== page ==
It is likely no news to you that Her Majesty Queen Elizabeth II has died and that the former Prince of Wales is now Charles the third, by the Grace of God, of the United Kingdom of Great Britain and Northern Ireland and of His other Realms and Territories King, Head of the Commonwealth, Defender of the Faith.
Why should you care? After all, we fought a war to be independent of Great Britain and over a century ago we outstripped her in most material and geopolitical categories. We gained a free empire. They lost one.
Well, we should care because the UK is the basis for our history, it is where we came from. The only place America comes from? No. But amongst the first places and perhaps still the most influential of the factors that has set the tone for this nation since its inception.
We should care just as any child cares for a parent after the natural turmoil of the child’s youth. Then the child recognizes, hopefully, the debt owed to the Mother Country for much of its way of life, values, and material prosperity.
There are even those, like myself, who wonder what would have happened if our War for Independence, it was hardly a revolution as gentlemen Whig aristocrats were replaced in power by gentlemen Whig aristocrats, had gone the other way.
Slavery would have ended earlier, no Civil War thus 600,000 more Americans around to grow the land, trade protected and supported by the Royal Navy, the American West opened up generations earlier, and a soft aristocratic system that would have replaced our essentially egalitarian nature. But then, by our cultural system we do have aristocrats. Just the wrong ones.
I’ve said for some time that we put entertainers and sports stars in the place of a hereditary aristocracy. It is a dumb substitution. The genuine aristos have to at least pretend to be noble and honorable. Our ersatz bluebloods are honored for exactly the opposite. It is an American reality devoid of grace and maturity and we are worse off for it. C.S. Lewis puts it better than I do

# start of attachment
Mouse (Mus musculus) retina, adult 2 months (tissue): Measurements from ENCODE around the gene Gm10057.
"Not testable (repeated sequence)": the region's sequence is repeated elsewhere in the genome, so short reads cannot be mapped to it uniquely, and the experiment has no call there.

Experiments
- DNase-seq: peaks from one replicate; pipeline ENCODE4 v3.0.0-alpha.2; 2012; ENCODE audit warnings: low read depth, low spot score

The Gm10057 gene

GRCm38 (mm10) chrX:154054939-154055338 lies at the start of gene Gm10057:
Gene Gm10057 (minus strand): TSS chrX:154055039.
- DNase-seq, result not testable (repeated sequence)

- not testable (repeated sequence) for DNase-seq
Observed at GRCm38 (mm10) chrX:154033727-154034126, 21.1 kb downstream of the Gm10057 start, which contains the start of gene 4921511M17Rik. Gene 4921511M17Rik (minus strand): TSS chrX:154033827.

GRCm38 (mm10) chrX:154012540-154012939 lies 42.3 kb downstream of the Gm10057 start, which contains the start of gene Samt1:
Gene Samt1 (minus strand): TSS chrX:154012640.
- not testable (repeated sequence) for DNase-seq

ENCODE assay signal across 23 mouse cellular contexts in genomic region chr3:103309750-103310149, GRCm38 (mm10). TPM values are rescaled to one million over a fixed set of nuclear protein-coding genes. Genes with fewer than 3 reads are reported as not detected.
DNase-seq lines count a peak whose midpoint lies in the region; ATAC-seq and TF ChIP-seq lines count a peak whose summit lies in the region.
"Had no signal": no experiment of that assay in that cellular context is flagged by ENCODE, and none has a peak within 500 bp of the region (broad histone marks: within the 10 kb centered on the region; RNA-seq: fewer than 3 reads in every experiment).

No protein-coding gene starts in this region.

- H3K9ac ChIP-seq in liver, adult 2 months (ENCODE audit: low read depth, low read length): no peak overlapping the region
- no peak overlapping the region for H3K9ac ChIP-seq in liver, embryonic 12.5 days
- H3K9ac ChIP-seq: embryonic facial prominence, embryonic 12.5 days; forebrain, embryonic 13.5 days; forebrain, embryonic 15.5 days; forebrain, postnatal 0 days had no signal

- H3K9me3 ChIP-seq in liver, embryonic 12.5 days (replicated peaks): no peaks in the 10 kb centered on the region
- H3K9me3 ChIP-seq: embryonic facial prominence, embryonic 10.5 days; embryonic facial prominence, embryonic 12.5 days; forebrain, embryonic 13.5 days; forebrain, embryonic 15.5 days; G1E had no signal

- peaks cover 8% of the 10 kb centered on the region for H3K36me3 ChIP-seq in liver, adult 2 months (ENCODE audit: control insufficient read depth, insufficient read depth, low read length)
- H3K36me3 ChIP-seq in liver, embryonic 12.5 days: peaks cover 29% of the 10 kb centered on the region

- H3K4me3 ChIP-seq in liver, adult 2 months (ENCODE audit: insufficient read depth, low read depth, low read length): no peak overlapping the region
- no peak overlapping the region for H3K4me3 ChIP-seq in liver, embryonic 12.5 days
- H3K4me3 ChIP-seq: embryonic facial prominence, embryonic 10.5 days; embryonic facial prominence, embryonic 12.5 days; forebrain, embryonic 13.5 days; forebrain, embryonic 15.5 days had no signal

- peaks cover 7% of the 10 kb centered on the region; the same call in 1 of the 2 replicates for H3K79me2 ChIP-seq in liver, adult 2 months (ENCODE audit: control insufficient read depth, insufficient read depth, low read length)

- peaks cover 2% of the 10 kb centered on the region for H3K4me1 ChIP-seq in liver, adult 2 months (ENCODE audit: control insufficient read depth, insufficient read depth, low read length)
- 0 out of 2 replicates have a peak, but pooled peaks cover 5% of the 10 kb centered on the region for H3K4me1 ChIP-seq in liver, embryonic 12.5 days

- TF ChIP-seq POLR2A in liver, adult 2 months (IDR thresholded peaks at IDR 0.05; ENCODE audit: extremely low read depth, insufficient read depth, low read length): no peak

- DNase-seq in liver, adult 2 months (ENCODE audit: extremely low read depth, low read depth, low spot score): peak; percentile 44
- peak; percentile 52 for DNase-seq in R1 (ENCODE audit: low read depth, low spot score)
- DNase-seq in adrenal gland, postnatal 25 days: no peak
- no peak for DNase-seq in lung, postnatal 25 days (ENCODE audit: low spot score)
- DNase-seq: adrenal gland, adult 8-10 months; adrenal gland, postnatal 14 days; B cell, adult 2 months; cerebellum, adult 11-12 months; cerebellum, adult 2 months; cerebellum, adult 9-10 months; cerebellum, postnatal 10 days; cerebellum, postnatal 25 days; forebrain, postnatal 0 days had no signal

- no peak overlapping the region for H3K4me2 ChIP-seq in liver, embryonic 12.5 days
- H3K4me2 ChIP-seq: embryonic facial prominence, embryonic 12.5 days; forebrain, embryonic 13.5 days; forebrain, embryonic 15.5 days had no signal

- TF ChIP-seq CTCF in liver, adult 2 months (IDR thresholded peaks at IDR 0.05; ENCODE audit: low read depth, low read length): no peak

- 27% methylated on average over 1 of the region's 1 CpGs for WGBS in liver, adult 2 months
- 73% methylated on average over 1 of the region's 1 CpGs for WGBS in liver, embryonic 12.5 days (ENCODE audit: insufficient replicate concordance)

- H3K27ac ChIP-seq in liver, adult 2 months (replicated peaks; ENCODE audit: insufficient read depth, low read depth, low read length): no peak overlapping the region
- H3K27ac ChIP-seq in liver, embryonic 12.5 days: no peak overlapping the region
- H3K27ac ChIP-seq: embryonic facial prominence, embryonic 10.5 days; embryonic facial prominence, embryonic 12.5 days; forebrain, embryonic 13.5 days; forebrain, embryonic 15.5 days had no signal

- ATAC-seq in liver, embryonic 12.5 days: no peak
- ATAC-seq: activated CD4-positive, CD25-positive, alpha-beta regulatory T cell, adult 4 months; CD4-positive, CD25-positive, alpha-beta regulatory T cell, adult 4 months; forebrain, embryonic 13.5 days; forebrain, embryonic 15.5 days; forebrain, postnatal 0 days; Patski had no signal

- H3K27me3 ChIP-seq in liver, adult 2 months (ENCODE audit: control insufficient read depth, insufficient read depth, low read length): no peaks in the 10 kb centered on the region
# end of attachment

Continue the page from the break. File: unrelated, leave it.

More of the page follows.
“Monarchy can easily be ‘debunked’, but watch the faces, mark well the accents of the debunkers. These are the men whose taproot in Eden has been cut — whom no rumor of the polyphony, the dance, can reach – men to whom pebbles laid in a row are more beautiful than an arch. Yet even if they desire mere equality they cannot reach it. Where men are forbidden to honor a king they honor millionaires, athletes, or film-stars instead — even famous prostitutes or gangsters. For spiritual nature, like bodily nature, will be served — deny it food and it will gobble poison.”
The recognition of that spiritual nature is why we should care, do care and why Her Majesty was wildly popular in this country. The mourning we engage in the morning after her death is also a reflection on Her Majesty herself and the duty she admirably fulfilled for seventy years.
She accomplished this mission with a devotion to service and country that many sad and shallow people would find stuffy and outmoded. But Her Majesty transcended those people. She still does.
Perhaps a friend of mine, Chana Siegel, said it best. “Over the years, I have come to value devotion, quiet hard work, and forbearance in a world that considers these virtues foolish and dreary. The Queen, may she rest in peace, was neither dreary nor foolish.”
No she wasn’t. She was a charming and beautiful young girl who ascended the throne in the flower of youth and who kept her promise of service to the United Kingdom and beyond. We, as a daughter nation, and the world at large are better places because she did.